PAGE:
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Richter A.,CTE
Cutting Tool Engineering | Year: 2012

Coolant recycling systems extend the life of coolant but only an integrated coolant recovery system will return like-new fluid of the highest quality back to the machine tools. The role of coolant recycling equipment is to remove the tramp oil, particulates and bacteria, returning the coolant to like-new condition and enabling it to have a long life. The tramp oil resides in the rag, or cream, layer at the top of the coolant. In addition to a bag filter that removes suspended solids, coolant recycling system has a barrel skimmer that sits below the coolant surface and a double-diaphragm air pump that pulls the coolant and rag layer into the tramp oil separator. In the separator's first chamber, the layer of tramp oil rises to the top and is extracted through a weir. When using recycled coolant from a central system involving multiple machines producing the same component, it's critical that the fluid delivered to each machine is at the same pressure, level of cleanliness, concentration and temperature to achieve application consistency.


Woods S.,CTE
Cutting Tool Engineering | Year: 2012

Shops looking to optimize their processes should master the basics of bandsaw or a circular saw, whichever they are using. The bandsaw is a versatile machine that can be used for many different applications. For people who production-cut a variety of materials, a bandsaw is a good choice. A circular saw has the ability to cut much faster than a bandsaw and provide a more accurate cut with a better finish. Both saw types are available in manual, semi and fully automatic models. Semiautomatic saws are for shops running different lengths of material and generally smaller quantities. Automatic saws allow companies that have high quantities of the same size to run efficiently. Coolant plays a major role in band and circular sawing. It keeps the saw blade cool and lubricates the face and gullets of the teeth so the chips will form easily in the gullet area and be carried out of the cut and drop off into a chip bin or be knocked off by a blade brush. Maintaining the proper tension on a bandsaw blade keeps it rigid and straight in the cut, preventing deflection.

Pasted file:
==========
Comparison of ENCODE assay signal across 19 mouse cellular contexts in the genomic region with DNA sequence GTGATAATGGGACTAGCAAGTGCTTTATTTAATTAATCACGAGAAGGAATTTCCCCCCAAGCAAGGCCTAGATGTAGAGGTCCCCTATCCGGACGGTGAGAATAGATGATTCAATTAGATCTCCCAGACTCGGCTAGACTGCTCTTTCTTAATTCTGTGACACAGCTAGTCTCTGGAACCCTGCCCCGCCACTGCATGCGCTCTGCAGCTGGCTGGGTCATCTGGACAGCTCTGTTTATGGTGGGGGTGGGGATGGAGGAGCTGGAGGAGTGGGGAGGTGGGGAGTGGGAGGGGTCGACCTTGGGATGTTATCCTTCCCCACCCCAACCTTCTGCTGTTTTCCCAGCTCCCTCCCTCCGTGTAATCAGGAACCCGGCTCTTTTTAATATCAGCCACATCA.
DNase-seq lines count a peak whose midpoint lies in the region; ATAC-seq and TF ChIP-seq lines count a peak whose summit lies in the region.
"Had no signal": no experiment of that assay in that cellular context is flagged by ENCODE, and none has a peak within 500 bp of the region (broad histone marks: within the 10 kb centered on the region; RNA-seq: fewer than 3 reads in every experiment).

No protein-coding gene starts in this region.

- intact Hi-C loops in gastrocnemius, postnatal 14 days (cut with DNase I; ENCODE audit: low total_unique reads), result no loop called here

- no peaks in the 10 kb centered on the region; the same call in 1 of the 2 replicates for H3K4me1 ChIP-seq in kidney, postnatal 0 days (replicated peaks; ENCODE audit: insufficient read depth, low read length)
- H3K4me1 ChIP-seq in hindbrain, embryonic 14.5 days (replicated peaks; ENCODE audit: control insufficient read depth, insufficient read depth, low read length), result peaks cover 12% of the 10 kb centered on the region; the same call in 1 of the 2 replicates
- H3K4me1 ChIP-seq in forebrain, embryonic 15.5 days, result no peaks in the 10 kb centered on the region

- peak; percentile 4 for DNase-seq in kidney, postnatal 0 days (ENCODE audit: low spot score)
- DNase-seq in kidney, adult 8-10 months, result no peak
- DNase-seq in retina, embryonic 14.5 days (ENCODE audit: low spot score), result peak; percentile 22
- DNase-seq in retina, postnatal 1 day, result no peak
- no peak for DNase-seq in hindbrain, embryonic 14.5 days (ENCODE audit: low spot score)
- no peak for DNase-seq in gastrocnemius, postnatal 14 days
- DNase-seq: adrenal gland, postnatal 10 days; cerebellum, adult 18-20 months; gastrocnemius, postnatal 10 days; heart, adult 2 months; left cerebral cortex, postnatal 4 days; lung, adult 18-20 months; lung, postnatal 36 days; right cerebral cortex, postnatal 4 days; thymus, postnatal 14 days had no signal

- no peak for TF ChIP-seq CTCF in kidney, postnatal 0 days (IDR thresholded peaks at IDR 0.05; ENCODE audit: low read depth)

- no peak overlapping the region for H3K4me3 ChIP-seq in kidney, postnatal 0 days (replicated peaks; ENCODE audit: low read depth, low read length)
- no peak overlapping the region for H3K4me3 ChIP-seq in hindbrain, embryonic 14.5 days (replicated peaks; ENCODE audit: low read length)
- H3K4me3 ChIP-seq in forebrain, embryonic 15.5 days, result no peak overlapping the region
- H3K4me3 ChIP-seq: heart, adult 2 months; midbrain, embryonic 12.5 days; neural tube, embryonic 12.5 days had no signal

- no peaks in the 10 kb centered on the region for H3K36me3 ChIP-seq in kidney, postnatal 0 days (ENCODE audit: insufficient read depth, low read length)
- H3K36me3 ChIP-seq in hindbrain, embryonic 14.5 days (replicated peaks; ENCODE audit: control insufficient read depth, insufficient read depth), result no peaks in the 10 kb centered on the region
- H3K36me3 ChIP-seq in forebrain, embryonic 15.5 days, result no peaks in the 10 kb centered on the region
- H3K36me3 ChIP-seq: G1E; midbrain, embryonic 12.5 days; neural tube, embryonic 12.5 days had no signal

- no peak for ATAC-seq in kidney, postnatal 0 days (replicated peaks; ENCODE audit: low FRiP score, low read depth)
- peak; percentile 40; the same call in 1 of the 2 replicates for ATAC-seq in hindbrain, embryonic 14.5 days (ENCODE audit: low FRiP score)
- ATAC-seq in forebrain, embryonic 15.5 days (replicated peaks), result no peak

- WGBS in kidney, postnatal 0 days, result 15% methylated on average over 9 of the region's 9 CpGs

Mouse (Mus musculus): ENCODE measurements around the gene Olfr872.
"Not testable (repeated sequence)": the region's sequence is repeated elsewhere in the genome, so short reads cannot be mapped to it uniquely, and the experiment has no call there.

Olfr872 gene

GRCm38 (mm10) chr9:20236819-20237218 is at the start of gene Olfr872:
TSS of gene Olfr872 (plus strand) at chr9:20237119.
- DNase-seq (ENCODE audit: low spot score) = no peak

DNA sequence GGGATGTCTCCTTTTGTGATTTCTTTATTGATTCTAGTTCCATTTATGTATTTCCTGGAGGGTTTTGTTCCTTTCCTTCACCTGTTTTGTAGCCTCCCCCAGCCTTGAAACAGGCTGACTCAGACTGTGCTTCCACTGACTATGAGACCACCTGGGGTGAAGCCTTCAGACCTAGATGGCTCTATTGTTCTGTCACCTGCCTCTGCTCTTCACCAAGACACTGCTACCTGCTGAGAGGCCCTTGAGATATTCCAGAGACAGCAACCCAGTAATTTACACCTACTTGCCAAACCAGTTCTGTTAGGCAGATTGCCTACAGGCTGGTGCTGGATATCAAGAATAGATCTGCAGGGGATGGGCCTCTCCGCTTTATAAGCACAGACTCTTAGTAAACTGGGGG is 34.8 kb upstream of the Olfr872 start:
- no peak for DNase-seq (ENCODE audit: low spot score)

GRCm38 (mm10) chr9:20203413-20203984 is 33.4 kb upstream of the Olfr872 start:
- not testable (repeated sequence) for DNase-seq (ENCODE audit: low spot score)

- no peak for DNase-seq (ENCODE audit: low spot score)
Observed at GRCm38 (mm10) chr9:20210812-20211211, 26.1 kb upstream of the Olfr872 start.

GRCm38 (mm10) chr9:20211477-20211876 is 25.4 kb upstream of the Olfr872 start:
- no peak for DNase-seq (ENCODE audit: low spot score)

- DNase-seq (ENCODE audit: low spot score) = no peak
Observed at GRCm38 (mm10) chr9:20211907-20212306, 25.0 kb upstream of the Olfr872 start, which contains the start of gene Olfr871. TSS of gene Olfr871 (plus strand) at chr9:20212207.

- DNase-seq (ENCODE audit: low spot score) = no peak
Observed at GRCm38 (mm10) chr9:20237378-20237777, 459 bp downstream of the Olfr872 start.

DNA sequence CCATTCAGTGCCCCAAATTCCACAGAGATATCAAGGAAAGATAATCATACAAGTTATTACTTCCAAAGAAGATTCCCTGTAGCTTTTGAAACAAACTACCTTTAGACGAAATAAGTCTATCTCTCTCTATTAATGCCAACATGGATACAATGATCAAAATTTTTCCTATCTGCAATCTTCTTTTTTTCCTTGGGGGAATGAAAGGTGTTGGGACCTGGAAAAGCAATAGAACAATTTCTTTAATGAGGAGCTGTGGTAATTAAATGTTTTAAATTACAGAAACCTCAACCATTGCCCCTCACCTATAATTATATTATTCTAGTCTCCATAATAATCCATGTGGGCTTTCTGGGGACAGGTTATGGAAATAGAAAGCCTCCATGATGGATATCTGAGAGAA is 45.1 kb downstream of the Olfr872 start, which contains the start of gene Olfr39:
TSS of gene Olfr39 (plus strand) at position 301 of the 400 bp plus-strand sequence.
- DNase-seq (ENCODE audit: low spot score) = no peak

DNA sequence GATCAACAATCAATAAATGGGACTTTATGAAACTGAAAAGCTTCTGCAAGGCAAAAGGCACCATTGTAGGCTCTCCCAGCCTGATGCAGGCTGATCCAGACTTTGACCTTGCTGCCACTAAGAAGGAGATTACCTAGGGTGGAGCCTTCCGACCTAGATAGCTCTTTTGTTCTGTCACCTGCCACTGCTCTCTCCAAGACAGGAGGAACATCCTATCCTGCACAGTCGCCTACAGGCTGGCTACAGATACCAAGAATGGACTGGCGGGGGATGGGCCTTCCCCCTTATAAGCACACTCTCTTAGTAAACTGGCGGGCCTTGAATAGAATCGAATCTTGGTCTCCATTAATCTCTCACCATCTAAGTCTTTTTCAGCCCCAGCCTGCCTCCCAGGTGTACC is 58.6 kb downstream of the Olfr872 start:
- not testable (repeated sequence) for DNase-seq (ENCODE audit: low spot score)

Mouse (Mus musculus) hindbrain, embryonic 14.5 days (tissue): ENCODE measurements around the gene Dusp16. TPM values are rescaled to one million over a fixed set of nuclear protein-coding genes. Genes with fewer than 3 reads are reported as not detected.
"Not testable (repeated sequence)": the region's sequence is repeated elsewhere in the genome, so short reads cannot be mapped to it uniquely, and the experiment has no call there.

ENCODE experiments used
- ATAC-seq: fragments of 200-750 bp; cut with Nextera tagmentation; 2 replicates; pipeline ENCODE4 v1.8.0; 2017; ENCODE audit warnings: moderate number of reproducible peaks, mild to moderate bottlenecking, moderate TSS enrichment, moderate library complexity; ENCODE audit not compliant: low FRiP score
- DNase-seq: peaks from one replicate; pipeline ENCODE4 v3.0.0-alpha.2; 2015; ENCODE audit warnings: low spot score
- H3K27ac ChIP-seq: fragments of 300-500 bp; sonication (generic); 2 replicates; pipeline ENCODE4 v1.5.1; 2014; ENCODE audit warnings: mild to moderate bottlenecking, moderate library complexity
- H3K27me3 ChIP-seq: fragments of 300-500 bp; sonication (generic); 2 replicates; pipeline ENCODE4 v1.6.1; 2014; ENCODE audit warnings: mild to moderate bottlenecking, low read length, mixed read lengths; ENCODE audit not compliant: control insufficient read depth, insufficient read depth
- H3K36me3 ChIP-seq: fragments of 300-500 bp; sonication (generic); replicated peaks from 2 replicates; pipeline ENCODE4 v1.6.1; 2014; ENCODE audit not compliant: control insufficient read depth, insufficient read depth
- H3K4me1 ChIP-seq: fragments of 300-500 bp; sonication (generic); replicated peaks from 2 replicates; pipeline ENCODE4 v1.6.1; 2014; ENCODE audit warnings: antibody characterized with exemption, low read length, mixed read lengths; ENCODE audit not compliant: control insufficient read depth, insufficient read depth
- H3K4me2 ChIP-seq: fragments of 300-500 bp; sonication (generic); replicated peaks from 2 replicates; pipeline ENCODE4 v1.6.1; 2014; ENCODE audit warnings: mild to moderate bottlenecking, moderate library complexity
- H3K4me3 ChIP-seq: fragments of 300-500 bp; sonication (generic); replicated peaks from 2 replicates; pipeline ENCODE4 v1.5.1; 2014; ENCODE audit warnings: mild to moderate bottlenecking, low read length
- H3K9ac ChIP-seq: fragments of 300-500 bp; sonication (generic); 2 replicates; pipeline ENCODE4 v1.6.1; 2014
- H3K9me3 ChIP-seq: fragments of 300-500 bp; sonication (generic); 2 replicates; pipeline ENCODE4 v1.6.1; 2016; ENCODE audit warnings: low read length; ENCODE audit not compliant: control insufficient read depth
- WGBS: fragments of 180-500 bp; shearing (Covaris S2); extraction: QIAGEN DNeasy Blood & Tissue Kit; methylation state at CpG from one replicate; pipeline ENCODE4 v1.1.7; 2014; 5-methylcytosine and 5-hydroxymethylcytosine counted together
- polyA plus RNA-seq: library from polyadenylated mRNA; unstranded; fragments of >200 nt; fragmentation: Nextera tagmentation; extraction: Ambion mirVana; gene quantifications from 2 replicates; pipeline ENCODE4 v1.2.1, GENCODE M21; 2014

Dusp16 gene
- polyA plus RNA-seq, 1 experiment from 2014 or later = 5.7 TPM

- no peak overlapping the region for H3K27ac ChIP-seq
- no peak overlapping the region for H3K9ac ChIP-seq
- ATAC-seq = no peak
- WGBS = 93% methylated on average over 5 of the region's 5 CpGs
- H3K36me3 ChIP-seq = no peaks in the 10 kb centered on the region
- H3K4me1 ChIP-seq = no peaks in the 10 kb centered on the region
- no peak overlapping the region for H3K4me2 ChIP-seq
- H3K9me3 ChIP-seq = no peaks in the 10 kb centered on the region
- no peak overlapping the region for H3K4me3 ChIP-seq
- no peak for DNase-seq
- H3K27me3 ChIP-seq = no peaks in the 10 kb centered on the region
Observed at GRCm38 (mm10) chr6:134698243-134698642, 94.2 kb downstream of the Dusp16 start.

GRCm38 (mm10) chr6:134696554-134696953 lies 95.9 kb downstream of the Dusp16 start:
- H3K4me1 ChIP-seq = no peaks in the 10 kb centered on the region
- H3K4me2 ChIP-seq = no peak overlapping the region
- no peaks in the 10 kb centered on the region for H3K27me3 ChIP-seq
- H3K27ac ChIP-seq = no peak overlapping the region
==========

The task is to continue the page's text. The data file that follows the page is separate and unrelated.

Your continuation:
Richter A.,CTE
Cutting Tool Engineering | Year: 2011

The strategies of various companies involved in manufacturing parts for the growing US nuclear energy industry are presented. L&S Machine Co. LLC, Latrobe, Pa., generates about three-quarters of its business machining parts for the expanding nuclear energy industry. The company produces nuclear parts on 3-, 4- and 5-axis Haas machines, which are pieces of equipment for nuclear applications because the nickel-base alloy parts can not be contaminated by contacting materials from other workpieces, such as cast iron, aluminum and copper. Lindquist Machine Corp., a Green Bay, Wis., uses the horizontal boring mill to produce specialized fabricated bases, frames, weldments and castings. East Tech Co., another manufacturer machining parts for the nuclear energy industry, makes parts made of various workpiece materials, including 304 stainless, 4140 alloy steel prehardened to 28 to 32 HRC.


Isakov E.,CTE
Cutting Tool Engineering | Year: 2011

Cutting time for facing is calculated with the help of the lathe operations calculator that calculates time for facing as a function of the constant rpm, workpiece diameter, and feed per revolution. In CNC machines, most operations, including facing, are programmed using constant cutting speed, which is specified in sfm in inch mode or m/min. in metric mode. The advantages of constant surface speed are that it simplifies programming, provides consistent workpiece finish, optimizes tool life, and optimizes machining time. A formula is developed in Microsoft Excel and a calculator is designed for required cutting time when facing at constant cutting speed. Its computational worksheet is shown and the required values for computation of the cutting time are entered. A similar calculator based on constant rpm, and feed rate and rpm instead of the cutting speed is shown.


Effectively drilling stacks, which have multiple layers of composites and metals, takes the right combination of tool and machining parameters. The Dreamliner, for example, is made up of 50 percent composite, 20 percent aluminum, 15 percent titanium, 10 percent steel and 5 percent other materials. Aircraft manufacturers like stack materials because they combine metal's high strength with composite's low weight and corrosion resistance. The variety of stack materials is increasing nearly as fast as the applications. National Center for Defense Manufacturing and Machining (NCDMM) takes sample stacks sent to them by defense manufacturers and develops the best hole-making process for the materials. Engineers rarely see anything but test panels and for proprietary reasons may have only a generic idea of the materials making up the stack, which makes the task of developing optimal drilling processes all the more challenging.

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